RCN: Your audience seems to really identify with your presentation. Are you in a particular mindset when youÕre performing?

DC: My way of dealing with any bitterness I have towards things that IÕve been through, thatÕs not to say that my life has been any worse than anybody elseÕs, but itÕs my way of justifying it all. By making something positive out of it. Trying to present it to people in a way that gives my experiences some kind of meaning.

JF: Not everybody gets that kind of outlet.

ES: It is very therapeutic because we really believe in what weÕre doing.

RCN: Your music moves from really heavy, to not heavy, and back into real heaviness again. . .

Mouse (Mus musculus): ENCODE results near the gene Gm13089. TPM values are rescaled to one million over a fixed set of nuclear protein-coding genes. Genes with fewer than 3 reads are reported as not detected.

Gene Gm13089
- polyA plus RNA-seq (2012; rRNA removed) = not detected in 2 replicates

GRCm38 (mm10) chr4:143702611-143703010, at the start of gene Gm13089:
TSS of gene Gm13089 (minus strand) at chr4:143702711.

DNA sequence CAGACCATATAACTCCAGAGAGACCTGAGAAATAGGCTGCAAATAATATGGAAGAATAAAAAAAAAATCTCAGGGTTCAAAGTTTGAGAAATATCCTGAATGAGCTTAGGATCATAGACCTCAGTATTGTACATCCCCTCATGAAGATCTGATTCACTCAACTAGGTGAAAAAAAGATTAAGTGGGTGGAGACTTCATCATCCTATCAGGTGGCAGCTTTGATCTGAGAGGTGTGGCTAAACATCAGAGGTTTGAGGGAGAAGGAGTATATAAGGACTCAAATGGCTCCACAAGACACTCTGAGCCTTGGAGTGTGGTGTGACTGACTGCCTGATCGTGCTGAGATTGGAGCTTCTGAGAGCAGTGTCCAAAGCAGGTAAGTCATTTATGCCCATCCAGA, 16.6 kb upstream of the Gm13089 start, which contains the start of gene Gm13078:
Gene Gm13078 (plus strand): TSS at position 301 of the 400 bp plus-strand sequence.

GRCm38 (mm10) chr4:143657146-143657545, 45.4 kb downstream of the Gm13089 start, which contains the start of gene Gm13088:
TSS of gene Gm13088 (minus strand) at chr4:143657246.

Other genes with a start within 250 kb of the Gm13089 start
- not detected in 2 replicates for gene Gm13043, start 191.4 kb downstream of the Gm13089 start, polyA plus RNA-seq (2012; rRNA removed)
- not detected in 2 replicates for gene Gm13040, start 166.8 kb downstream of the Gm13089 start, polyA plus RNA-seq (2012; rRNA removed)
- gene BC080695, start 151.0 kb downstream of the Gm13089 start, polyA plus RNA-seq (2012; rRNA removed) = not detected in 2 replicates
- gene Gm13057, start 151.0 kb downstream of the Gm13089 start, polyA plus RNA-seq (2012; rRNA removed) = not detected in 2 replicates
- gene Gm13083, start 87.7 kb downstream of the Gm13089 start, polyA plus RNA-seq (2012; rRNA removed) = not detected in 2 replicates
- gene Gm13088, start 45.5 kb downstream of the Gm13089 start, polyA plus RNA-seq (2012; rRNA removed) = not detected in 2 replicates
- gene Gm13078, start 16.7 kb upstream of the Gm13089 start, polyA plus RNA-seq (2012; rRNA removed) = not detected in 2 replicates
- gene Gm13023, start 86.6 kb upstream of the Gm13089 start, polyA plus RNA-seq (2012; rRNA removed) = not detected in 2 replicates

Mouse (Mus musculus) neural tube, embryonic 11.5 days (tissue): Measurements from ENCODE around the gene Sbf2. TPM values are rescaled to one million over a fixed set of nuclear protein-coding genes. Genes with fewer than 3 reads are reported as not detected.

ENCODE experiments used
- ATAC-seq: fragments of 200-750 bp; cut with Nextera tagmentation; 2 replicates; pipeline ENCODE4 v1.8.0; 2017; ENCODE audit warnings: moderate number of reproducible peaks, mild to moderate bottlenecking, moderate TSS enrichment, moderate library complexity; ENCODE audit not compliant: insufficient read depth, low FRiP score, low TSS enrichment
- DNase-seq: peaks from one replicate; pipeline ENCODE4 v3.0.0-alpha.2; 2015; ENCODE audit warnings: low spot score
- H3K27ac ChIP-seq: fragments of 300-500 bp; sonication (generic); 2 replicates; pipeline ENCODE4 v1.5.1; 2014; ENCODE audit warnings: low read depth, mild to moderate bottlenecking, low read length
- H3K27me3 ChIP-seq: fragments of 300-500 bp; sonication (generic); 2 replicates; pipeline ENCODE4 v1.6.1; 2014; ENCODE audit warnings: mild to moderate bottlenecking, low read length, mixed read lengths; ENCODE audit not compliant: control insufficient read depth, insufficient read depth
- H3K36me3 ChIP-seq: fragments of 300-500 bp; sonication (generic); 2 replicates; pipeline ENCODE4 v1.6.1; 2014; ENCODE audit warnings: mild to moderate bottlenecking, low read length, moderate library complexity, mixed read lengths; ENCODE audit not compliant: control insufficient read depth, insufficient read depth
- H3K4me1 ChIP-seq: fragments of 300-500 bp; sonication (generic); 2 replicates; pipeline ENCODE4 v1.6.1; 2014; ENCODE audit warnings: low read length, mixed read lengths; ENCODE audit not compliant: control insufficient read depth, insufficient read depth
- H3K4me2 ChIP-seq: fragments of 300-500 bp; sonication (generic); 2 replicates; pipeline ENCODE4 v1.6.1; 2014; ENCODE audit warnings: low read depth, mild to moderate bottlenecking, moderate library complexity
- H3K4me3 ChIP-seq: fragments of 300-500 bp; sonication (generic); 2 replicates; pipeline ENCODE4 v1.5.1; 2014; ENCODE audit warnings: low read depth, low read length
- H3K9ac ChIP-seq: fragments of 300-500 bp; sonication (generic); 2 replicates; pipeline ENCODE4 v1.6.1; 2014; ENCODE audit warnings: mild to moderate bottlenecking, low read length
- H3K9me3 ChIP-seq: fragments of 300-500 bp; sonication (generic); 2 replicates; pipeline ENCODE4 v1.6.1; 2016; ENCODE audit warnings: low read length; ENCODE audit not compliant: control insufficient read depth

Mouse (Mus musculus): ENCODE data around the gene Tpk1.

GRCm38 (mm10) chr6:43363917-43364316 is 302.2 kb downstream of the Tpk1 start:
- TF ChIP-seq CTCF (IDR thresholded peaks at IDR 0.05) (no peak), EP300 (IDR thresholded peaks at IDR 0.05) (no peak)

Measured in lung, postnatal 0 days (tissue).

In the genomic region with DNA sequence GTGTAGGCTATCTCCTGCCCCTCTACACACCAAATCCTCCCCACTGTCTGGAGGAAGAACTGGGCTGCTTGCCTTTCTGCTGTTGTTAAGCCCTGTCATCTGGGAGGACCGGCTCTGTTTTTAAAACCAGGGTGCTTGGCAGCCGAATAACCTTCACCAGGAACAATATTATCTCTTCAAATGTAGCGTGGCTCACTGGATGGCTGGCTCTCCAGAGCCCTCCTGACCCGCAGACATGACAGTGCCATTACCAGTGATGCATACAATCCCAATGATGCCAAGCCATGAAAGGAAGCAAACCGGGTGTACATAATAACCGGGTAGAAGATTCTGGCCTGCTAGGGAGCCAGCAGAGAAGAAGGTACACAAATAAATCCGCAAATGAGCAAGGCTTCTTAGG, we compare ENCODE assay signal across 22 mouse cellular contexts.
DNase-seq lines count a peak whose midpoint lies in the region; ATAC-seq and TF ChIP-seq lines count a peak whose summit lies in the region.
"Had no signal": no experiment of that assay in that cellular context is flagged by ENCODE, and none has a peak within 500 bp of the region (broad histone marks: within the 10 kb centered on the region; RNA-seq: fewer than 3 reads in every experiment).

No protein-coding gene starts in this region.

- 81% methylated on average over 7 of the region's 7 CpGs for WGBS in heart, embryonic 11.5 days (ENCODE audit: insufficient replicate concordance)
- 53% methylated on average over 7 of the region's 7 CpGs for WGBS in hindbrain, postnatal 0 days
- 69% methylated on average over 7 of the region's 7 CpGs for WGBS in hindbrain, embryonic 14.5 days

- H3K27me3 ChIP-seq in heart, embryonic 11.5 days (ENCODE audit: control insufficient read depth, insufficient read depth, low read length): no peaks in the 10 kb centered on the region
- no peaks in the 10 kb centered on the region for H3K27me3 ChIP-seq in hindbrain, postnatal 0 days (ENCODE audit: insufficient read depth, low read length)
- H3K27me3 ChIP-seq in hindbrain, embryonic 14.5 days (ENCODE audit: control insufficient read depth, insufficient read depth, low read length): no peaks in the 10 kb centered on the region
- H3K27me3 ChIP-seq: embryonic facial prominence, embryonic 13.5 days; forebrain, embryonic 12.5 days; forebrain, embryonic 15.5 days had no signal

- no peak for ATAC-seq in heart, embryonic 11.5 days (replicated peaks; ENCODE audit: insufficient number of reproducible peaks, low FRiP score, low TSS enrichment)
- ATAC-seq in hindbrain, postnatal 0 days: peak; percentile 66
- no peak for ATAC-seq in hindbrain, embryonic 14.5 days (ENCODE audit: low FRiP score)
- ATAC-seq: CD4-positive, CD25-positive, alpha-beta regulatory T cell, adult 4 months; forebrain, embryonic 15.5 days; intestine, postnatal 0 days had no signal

DC: ItÕs all based in emotion.

PN: ItÕs almost like comparing it to mood swings. ItÕs almost the manic-depressive thing, being ecstatic one day and down-in-the-dumps the next.

DC: Our music can hit you like a mood swing. One moment calm and serene. The next moment – the middle of a hurricane.

RCN: What are your plans for upcoming recording?

JF: So far the plan is to start recording at the end of the summer in order to have something out by the second quarter of 1998.

ES: We will be touring this summer. Just small stints. That will be the pre-production preparing for the record.

RCN: Everyone says recording is a tough experience. Are you apprehensive or excited?

PN: Both, naturally. ItÕs what everybody works for the whole time they play music, to get to record and go out there. WeÕre just right on the edge of it, so it hasnÕt hit us yet.